For one small business owner, the COVID-19 pandemic changed how he operates
Not only did they have to rethink their operations, but their finances as well
TWIN FALLS, Idaho (KMVT/KSVT) — The COVID-19 pandemic has been hard on small businesses all across the country.
Body Balance Physical Therapy has been a part of the Magic Valley since 2003, and when the COVID-19 pandemic hit in March of 2020, they had to completely rethink how they do business.
“Social distancing, we also started cleaning, after every single patient, not that we didn’t do it before but we are always very mindful of exactly how we are doing things,” said David Hutchinson, the owner. “We became very disciplined in that way, again we are also screening people as they are coming in, giving them facemasks, we want people to feel safe in an environment like this.”
Not only did they have to rethink their operations, but their finances as well.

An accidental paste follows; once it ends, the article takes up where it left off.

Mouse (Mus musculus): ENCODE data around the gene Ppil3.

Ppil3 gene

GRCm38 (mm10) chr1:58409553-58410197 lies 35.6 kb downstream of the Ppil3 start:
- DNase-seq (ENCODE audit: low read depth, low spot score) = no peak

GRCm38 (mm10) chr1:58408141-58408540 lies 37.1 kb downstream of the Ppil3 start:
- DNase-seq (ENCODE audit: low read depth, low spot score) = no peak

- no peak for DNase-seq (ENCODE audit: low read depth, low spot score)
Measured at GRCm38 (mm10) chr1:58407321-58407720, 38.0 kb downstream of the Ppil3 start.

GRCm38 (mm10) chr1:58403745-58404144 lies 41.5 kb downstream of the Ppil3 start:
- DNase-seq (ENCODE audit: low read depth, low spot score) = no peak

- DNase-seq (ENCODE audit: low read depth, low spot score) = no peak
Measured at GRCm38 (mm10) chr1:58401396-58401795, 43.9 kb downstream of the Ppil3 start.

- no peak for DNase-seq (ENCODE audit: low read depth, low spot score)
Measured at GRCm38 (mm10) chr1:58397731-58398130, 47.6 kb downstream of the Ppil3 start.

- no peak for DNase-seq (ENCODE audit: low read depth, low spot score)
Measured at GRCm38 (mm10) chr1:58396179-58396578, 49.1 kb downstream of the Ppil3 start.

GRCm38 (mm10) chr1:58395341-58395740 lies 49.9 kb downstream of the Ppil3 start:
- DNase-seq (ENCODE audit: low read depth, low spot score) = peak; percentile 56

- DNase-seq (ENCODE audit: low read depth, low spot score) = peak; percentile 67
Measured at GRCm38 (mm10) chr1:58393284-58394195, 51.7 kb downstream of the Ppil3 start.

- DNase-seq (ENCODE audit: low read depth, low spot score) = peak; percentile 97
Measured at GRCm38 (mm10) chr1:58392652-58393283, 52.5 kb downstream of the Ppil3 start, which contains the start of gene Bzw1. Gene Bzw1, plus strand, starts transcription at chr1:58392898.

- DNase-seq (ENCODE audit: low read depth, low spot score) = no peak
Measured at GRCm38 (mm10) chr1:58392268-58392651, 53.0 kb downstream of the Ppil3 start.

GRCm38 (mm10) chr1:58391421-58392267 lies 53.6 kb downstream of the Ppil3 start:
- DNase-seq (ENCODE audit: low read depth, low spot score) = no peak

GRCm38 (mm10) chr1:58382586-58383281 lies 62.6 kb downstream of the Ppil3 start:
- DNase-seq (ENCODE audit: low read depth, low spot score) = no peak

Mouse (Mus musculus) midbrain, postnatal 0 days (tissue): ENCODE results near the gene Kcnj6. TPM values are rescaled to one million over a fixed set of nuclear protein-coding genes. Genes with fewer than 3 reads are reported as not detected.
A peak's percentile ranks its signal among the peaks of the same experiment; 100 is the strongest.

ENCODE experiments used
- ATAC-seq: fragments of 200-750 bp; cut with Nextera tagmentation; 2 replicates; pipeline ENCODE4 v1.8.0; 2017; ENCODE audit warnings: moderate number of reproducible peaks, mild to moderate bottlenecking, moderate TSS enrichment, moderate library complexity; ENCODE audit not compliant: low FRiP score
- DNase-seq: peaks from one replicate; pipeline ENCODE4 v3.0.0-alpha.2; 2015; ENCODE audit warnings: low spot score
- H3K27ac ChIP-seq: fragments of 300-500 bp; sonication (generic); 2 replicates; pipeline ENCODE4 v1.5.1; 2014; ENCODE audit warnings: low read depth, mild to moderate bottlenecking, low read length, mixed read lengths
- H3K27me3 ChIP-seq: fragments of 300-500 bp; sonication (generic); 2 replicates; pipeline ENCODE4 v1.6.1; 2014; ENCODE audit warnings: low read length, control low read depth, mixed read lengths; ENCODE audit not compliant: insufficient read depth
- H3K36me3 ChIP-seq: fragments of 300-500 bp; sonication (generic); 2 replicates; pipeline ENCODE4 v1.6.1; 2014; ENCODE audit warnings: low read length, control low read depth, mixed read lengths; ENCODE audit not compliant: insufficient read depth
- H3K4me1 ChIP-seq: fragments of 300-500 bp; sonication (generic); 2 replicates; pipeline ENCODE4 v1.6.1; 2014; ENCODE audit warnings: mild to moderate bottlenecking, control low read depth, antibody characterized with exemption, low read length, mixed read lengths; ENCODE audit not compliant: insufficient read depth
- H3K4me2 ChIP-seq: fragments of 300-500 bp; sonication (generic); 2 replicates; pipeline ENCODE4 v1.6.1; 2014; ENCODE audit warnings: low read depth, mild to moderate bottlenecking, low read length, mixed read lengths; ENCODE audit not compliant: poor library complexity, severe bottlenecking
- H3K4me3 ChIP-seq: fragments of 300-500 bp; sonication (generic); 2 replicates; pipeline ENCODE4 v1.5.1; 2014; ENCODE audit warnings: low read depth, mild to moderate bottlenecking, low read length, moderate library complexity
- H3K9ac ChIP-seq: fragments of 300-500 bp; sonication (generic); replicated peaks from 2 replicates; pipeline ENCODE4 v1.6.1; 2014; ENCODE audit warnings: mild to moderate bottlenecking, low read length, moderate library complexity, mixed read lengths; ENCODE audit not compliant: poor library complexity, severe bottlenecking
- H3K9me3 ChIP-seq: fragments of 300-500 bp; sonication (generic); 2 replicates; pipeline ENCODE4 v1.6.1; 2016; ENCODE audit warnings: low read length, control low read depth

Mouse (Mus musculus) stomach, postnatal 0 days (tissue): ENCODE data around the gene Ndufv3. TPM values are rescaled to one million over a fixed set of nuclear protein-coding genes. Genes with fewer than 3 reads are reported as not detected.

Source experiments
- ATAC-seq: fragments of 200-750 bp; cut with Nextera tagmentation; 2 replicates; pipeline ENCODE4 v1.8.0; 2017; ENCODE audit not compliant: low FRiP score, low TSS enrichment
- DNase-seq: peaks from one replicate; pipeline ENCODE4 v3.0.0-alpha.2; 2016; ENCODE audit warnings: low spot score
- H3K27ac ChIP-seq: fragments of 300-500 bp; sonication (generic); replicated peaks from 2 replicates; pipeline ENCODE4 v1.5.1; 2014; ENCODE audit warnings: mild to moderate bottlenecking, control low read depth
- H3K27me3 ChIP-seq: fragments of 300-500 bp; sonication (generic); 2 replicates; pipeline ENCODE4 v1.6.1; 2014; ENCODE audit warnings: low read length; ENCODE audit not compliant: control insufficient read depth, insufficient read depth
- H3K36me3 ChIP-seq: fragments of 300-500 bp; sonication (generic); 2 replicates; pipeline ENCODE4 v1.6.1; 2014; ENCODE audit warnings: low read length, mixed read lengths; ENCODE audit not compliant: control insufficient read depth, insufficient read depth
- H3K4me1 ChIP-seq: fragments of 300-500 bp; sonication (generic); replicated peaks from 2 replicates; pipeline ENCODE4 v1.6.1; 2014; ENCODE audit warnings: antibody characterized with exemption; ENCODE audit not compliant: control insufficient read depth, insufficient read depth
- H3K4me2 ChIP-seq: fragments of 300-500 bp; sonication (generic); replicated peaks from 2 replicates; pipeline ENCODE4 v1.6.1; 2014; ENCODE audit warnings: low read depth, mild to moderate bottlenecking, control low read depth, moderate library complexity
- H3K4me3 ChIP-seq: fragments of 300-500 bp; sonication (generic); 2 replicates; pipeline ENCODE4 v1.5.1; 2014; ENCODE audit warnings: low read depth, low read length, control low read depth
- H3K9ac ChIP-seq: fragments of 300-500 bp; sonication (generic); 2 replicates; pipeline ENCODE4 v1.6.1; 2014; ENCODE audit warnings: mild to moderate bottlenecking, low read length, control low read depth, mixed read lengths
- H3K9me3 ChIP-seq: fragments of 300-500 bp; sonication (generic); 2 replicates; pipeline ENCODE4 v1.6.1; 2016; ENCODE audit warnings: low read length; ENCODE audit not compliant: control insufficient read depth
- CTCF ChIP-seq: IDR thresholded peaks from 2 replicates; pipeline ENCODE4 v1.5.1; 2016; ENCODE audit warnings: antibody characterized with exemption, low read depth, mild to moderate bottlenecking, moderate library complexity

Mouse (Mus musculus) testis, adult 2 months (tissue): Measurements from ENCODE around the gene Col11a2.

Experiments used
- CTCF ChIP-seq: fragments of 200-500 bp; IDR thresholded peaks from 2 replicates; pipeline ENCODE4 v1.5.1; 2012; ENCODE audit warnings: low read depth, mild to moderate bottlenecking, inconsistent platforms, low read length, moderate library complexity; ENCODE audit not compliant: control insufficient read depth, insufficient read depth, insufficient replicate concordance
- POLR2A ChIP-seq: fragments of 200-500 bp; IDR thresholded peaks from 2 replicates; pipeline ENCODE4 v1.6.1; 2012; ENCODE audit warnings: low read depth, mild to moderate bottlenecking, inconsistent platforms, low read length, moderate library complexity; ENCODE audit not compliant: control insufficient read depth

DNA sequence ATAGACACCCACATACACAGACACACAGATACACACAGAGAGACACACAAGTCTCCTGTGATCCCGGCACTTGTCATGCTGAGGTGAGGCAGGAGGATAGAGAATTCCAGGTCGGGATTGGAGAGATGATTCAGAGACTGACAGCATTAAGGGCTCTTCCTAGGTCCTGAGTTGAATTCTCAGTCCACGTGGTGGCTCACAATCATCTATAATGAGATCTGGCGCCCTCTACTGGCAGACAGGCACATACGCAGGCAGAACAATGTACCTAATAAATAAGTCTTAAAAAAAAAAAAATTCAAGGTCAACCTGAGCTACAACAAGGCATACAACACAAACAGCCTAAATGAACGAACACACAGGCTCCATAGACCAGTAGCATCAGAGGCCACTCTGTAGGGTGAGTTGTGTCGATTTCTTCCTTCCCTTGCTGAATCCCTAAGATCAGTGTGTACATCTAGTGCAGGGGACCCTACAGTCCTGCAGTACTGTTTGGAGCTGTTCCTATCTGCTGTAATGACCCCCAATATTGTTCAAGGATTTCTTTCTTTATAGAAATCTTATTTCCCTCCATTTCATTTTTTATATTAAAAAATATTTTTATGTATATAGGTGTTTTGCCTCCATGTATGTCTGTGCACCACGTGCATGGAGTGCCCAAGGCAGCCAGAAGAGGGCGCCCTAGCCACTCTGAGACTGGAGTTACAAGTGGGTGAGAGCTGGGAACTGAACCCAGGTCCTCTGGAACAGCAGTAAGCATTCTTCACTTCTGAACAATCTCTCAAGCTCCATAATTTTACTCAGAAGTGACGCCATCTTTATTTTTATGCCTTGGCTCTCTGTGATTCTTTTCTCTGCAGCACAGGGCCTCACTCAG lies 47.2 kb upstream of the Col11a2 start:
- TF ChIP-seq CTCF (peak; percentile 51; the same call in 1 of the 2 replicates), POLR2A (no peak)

“It’s taught me that I always have to have cash, and so I want to make sure that I always have cash flow, I always have to have money in the bank, in order to keep our doors open,” said Hutchinson.
It wasn’t always easy. In the beginning, many people weren’t comfortable going to stores or appointments in person. Hutchinson says he is thankful for the different loans he was able to secure, the paycheck protection program loan and the economic impact disaster loan.
“I wanted to make sure that we did not lay off anybody in the company, we are a sound enough company that we have disciplined to put cash in reserves, but as I wasn’t sending anybody home, I kept everybody on staff, I saw that reserve starting to decrease,” said Hutchinson.
One small business banker says, with the possibility of more variants popping up, now is the time to prepare for the unknown.
“If they don’t have that relationship with the banker, now is the time to find someone who can add value to their business, and then use them to guide them through this economic struggle that we’ve been going through and will continue to go through with the different variants of COVID,” said Sarah Thompson from Zion’s Bank.
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